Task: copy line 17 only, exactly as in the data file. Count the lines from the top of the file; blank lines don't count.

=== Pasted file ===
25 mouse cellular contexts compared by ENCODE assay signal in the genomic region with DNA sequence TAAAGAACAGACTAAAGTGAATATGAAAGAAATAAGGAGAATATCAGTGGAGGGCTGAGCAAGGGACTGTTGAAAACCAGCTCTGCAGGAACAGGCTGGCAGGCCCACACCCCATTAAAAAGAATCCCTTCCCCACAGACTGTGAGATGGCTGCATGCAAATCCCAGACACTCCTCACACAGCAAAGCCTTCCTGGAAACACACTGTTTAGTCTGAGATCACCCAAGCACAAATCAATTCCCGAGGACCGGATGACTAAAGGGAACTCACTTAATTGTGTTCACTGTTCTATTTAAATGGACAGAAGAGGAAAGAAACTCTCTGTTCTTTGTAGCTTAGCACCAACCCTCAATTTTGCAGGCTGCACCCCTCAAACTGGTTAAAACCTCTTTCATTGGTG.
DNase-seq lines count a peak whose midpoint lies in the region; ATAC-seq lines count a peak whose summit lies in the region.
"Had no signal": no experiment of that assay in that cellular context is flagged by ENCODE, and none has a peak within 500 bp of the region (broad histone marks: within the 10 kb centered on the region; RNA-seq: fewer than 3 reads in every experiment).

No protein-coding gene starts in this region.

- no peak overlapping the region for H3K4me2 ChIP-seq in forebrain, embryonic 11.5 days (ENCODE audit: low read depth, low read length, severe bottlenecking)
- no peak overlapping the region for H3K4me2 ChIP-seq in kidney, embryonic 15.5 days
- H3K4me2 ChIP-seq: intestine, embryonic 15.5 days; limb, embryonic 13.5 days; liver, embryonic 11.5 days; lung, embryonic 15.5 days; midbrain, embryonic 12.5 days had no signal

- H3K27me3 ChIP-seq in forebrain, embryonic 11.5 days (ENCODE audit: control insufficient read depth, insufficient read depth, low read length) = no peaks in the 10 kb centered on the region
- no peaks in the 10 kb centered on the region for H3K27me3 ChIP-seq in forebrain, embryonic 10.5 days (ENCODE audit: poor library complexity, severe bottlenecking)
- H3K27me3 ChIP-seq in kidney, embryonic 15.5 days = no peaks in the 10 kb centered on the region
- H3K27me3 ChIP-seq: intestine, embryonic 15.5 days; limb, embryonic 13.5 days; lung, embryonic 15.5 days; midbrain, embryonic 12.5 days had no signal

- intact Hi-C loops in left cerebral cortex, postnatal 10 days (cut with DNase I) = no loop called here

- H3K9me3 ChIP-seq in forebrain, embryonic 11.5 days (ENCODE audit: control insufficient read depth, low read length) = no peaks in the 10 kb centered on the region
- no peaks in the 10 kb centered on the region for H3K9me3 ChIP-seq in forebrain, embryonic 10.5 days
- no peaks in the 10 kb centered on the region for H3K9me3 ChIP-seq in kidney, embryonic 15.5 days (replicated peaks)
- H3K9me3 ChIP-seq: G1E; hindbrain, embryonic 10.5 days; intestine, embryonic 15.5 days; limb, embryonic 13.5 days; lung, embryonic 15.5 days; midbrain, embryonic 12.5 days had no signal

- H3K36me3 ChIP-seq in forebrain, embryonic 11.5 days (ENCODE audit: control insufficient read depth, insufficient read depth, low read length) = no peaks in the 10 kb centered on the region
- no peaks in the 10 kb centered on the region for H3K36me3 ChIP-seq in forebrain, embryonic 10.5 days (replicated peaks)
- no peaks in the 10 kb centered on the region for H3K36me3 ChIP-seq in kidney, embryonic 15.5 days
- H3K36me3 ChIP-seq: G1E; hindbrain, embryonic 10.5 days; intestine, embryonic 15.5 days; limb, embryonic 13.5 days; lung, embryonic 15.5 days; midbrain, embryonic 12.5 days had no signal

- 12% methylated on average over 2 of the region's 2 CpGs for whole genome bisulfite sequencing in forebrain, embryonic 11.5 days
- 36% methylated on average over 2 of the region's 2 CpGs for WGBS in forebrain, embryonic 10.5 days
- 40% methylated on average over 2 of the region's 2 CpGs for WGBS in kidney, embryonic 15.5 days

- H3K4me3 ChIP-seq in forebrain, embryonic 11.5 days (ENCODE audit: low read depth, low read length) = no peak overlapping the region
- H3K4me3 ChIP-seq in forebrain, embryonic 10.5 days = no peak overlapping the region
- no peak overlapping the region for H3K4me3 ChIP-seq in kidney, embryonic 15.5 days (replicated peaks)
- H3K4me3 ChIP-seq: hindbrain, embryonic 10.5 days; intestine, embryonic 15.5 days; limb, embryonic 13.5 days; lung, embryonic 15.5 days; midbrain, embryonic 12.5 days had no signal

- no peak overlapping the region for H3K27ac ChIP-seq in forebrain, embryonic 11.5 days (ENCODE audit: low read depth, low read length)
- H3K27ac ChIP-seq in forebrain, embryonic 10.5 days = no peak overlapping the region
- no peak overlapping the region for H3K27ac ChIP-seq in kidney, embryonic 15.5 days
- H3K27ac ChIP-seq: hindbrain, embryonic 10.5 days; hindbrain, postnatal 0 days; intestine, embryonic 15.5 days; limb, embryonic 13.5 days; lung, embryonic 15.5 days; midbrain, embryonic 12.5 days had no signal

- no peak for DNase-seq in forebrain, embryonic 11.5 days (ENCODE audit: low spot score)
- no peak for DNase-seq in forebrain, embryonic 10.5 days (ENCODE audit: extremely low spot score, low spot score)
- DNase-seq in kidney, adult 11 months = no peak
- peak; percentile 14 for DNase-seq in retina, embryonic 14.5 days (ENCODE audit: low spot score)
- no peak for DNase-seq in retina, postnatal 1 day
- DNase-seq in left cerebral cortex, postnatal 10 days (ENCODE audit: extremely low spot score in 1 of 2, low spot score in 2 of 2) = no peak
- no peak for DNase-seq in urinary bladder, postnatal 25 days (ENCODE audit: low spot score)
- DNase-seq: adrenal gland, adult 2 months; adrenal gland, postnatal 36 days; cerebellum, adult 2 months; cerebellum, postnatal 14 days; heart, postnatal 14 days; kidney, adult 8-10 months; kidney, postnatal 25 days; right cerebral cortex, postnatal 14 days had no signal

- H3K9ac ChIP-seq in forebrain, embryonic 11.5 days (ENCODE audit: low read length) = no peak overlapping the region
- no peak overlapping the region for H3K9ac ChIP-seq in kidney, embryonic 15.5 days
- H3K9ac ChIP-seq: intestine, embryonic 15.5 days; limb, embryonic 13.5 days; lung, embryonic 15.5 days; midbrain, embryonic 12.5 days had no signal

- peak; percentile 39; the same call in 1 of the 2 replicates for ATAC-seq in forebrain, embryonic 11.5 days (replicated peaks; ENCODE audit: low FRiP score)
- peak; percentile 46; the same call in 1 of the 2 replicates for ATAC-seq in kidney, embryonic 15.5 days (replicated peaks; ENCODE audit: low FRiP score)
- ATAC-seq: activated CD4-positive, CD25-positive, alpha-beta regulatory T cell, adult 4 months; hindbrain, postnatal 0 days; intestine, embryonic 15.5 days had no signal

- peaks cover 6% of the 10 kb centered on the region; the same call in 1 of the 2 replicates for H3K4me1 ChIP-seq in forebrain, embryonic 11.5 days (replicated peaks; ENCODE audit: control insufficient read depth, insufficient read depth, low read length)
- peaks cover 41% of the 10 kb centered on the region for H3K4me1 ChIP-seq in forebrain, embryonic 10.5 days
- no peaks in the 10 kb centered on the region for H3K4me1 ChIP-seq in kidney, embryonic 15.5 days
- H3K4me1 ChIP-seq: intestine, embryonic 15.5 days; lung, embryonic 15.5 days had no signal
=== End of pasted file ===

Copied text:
- H3K36me3 ChIP-seq in forebrain, embryonic 11.5 days (ENCODE audit: control insufficient read depth, insufficient read depth, low read length) = no peaks in the 10 kb centered on the region